Fortunately for us, the answer is yes.
Following up on my recent post about identifying the wood used to make this Middle Kingdom painted wooden coffin, I showed the images of the thin sections I cut from some detached wood fragments to Dr. Naomi Miller, our resident archaeobotanist. Dr. Miller typically deals with really degraded material, often tiny pieces of charcoal, so she was delighted to see that these samples showed enough information to make a more definite identification. AND, much to my delight, she confirmed my hunch that these boards are made of acacia.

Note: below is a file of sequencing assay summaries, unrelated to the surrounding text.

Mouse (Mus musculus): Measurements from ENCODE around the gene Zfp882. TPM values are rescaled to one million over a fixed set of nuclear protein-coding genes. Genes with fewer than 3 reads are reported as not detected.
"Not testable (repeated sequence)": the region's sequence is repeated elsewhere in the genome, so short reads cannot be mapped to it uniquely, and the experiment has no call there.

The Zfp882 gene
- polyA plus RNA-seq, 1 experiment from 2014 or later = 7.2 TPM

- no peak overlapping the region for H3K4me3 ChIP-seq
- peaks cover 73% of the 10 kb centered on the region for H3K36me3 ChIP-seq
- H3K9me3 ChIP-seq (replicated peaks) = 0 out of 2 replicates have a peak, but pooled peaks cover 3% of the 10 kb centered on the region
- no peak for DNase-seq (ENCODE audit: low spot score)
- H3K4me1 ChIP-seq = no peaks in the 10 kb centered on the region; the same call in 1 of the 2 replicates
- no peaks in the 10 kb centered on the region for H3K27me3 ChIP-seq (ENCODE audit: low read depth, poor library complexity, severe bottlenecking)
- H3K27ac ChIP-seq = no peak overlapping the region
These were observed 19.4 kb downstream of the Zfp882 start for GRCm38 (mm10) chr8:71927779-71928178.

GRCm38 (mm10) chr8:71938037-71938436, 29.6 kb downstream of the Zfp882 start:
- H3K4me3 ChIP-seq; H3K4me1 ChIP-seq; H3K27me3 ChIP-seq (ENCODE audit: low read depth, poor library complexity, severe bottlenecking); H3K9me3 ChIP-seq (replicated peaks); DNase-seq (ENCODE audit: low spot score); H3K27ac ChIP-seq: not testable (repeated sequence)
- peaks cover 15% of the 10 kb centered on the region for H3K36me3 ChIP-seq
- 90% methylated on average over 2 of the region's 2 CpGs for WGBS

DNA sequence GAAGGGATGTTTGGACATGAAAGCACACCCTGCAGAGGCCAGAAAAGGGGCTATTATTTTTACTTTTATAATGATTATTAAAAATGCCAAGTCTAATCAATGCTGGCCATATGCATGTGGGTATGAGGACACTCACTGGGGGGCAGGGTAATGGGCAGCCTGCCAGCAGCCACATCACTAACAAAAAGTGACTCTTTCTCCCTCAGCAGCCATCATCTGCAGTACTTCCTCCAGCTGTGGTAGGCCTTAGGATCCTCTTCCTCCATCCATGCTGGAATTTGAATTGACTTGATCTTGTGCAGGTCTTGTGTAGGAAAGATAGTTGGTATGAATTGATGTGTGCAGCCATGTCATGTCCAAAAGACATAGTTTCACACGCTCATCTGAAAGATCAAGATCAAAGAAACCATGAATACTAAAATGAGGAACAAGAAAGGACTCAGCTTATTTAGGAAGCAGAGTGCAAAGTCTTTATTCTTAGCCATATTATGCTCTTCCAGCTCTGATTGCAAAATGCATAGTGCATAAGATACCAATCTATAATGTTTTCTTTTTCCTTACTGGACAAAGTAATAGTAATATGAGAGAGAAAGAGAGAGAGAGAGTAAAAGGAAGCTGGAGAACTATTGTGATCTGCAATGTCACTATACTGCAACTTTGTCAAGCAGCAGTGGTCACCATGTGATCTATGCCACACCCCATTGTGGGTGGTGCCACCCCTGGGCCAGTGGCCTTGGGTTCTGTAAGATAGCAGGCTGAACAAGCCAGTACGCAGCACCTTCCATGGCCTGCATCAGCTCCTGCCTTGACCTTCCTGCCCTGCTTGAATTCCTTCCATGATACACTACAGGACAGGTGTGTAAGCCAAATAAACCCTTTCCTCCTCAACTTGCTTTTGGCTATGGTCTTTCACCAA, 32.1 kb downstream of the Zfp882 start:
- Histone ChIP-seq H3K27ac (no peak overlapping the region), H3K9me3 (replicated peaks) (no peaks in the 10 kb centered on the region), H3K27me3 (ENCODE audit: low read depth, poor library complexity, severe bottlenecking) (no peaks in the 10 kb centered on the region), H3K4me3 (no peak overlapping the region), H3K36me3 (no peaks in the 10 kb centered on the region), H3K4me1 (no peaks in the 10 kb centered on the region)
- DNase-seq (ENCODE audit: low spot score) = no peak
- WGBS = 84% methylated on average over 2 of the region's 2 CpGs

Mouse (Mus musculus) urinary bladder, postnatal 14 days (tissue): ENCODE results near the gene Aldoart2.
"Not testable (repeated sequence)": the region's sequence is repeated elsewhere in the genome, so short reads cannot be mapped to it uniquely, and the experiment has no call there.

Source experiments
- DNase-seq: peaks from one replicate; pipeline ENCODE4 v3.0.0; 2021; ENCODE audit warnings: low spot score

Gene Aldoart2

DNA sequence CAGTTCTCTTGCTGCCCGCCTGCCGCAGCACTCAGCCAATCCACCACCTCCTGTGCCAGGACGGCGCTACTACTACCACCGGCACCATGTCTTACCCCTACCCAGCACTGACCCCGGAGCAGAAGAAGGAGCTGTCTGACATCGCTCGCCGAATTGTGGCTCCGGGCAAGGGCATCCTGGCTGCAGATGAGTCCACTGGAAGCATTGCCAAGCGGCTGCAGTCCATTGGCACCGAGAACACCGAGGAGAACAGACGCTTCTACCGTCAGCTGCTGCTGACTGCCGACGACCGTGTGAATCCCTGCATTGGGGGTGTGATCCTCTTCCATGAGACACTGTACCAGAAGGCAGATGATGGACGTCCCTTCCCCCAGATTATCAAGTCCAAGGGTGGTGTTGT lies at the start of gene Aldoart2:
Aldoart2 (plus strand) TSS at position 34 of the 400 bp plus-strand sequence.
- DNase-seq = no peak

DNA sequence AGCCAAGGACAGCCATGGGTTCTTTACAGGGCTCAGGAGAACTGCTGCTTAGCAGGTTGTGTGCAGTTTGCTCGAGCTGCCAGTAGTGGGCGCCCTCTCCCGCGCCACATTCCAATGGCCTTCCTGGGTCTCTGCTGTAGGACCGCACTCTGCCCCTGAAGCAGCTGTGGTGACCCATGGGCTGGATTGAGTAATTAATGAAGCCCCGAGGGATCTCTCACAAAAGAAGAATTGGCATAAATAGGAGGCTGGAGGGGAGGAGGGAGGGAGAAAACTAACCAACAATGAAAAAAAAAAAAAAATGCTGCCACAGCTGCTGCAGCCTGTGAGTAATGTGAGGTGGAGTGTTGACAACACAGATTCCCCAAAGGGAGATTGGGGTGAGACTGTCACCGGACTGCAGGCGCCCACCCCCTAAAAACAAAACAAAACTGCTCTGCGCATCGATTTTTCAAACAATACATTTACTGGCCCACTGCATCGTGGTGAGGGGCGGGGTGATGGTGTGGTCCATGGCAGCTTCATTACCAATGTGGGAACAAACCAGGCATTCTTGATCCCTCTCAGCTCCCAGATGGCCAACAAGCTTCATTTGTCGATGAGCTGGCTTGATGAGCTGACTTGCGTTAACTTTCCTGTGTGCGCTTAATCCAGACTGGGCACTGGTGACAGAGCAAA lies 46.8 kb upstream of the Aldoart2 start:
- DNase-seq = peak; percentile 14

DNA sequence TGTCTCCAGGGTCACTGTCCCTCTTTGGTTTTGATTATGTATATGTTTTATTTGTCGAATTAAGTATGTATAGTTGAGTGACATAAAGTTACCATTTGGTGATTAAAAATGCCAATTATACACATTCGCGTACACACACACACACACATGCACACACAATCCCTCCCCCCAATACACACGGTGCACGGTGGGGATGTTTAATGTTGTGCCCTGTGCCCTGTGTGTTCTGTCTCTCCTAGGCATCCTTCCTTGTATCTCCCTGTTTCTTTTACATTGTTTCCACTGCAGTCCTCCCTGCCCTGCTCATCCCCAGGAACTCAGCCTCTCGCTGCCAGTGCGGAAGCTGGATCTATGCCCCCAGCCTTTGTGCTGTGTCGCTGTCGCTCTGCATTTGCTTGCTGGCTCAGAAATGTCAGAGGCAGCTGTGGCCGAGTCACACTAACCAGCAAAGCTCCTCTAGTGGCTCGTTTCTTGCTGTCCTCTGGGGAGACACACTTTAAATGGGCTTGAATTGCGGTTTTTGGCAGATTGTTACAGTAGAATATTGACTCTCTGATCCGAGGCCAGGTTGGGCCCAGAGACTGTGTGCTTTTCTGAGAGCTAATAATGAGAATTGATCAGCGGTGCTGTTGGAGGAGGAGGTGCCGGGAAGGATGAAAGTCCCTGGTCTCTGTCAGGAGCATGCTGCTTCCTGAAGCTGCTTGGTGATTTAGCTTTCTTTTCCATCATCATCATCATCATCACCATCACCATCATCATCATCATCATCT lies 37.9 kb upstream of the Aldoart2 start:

Here are the images she used for comparison, found in Anatomy of European woods, by Fritz Hans Schweingruber.
And here they are, side-by-side with our samples:
We compared our samples’ images with images of ash and carob in the same book, since these were also candidates originally, but there were enough differences for us to exclude these as possibilities. It is possible that there is something that we are not considering, but I think that I’m convinced by this work that this coffin was made with acacia.